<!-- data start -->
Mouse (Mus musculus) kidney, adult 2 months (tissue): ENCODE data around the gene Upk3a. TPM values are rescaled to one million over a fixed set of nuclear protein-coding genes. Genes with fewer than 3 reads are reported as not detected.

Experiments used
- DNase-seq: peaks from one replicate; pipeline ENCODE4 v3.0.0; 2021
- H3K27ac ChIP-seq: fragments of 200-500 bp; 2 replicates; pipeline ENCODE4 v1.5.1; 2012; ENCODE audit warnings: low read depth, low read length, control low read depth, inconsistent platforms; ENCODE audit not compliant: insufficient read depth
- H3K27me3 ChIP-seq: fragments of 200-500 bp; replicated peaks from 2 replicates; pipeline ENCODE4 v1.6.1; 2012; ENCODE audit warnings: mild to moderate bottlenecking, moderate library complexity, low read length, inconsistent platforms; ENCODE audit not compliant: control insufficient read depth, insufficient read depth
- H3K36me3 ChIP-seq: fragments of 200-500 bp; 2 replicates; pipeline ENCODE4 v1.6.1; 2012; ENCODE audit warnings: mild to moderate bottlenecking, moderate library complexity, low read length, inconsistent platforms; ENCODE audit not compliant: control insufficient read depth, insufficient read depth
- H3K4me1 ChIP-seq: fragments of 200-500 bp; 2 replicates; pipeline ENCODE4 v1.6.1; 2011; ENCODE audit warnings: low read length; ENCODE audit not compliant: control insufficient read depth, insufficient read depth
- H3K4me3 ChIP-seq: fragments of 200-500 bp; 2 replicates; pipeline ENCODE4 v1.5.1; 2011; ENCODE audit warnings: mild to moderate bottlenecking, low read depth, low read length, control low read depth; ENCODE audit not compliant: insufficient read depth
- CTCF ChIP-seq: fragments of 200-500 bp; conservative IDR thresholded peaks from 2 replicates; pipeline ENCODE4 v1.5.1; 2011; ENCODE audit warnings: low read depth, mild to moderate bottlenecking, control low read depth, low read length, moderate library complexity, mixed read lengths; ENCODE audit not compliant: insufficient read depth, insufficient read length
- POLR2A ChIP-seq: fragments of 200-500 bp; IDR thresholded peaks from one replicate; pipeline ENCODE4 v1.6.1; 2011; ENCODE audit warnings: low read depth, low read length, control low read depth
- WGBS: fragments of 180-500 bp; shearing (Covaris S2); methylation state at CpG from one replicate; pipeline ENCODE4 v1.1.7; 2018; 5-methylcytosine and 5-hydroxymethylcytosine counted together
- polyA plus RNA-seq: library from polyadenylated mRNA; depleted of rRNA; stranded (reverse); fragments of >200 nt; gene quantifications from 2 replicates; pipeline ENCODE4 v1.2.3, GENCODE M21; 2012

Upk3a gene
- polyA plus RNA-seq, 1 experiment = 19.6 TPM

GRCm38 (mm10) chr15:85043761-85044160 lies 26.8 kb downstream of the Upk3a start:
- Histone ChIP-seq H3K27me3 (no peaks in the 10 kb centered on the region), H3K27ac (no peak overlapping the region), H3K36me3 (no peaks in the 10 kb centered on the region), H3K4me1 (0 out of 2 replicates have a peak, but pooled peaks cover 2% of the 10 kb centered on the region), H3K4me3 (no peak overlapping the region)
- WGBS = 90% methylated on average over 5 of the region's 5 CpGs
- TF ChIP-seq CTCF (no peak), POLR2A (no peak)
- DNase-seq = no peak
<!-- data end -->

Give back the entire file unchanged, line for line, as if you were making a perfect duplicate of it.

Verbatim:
Mouse (Mus musculus) kidney, adult 2 months (tissue): ENCODE data around the gene Upk3a. TPM values are rescaled to one million over a fixed set of nuclear protein-coding genes. Genes with fewer than 3 reads are reported as not detected.

Experiments used
- DNase-seq: peaks from one replicate; pipeline ENCODE4 v3.0.0; 2021
- H3K27ac ChIP-seq: fragments of 200-500 bp; 2 replicates; pipeline ENCODE4 v1.5.1; 2012; ENCODE audit warnings: low read depth, low read length, control low read depth, inconsistent platforms; ENCODE audit not compliant: insufficient read depth
- H3K27me3 ChIP-seq: fragments of 200-500 bp; replicated peaks from 2 replicates; pipeline ENCODE4 v1.6.1; 2012; ENCODE audit warnings: mild to moderate bottlenecking, moderate library complexity, low read length, inconsistent platforms; ENCODE audit not compliant: control insufficient read depth, insufficient read depth
- H3K36me3 ChIP-seq: fragments of 200-500 bp; 2 replicates; pipeline ENCODE4 v1.6.1; 2012; ENCODE audit warnings: mild to moderate bottlenecking, moderate library complexity, low read length, inconsistent platforms; ENCODE audit not compliant: control insufficient read depth, insufficient read depth
- H3K4me1 ChIP-seq: fragments of 200-500 bp; 2 replicates; pipeline ENCODE4 v1.6.1; 2011; ENCODE audit warnings: low read length; ENCODE audit not compliant: control insufficient read depth, insufficient read depth
- H3K4me3 ChIP-seq: fragments of 200-500 bp; 2 replicates; pipeline ENCODE4 v1.5.1; 2011; ENCODE audit warnings: mild to moderate bottlenecking, low read depth, low read length, control low read depth; ENCODE audit not compliant: insufficient read depth
- CTCF ChIP-seq: fragments of 200-500 bp; conservative IDR thresholded peaks from 2 replicates; pipeline ENCODE4 v1.5.1; 2011; ENCODE audit warnings: low read depth, mild to moderate bottlenecking, control low read depth, low read length, moderate library complexity, mixed read lengths; ENCODE audit not compliant: insufficient read depth, insufficient read length
- POLR2A ChIP-seq: fragments of 200-500 bp; IDR thresholded peaks from one replicate; pipeline ENCODE4 v1.6.1; 2011; ENCODE audit warnings: low read depth, low read length, control low read depth
- WGBS: fragments of 180-500 bp; shearing (Covaris S2); methylation state at CpG from one replicate; pipeline ENCODE4 v1.1.7; 2018; 5-methylcytosine and 5-hydroxymethylcytosine counted together
- polyA plus RNA-seq: library from polyadenylated mRNA; depleted of rRNA; stranded (reverse); fragments of >200 nt; gene quantifications from 2 replicates; pipeline ENCODE4 v1.2.3, GENCODE M21; 2012

Upk3a gene
- polyA plus RNA-seq, 1 experiment = 19.6 TPM

GRCm38 (mm10) chr15:85043761-85044160 lies 26.8 kb downstream of the Upk3a start:
- Histone ChIP-seq H3K27me3 (no peaks in the 10 kb centered on the region), H3K27ac (no peak overlapping the region), H3K36me3 (no peaks in the 10 kb centered on the region), H3K4me1 (0 out of 2 replicates have a peak, but pooled peaks cover 2% of the 10 kb centered on the region), H3K4me3 (no peak overlapping the region)
- WGBS = 90% methylated on average over 5 of the region's 5 CpGs
- TF ChIP-seq CTCF (no peak), POLR2A (no peak)
- DNase-seq = no peak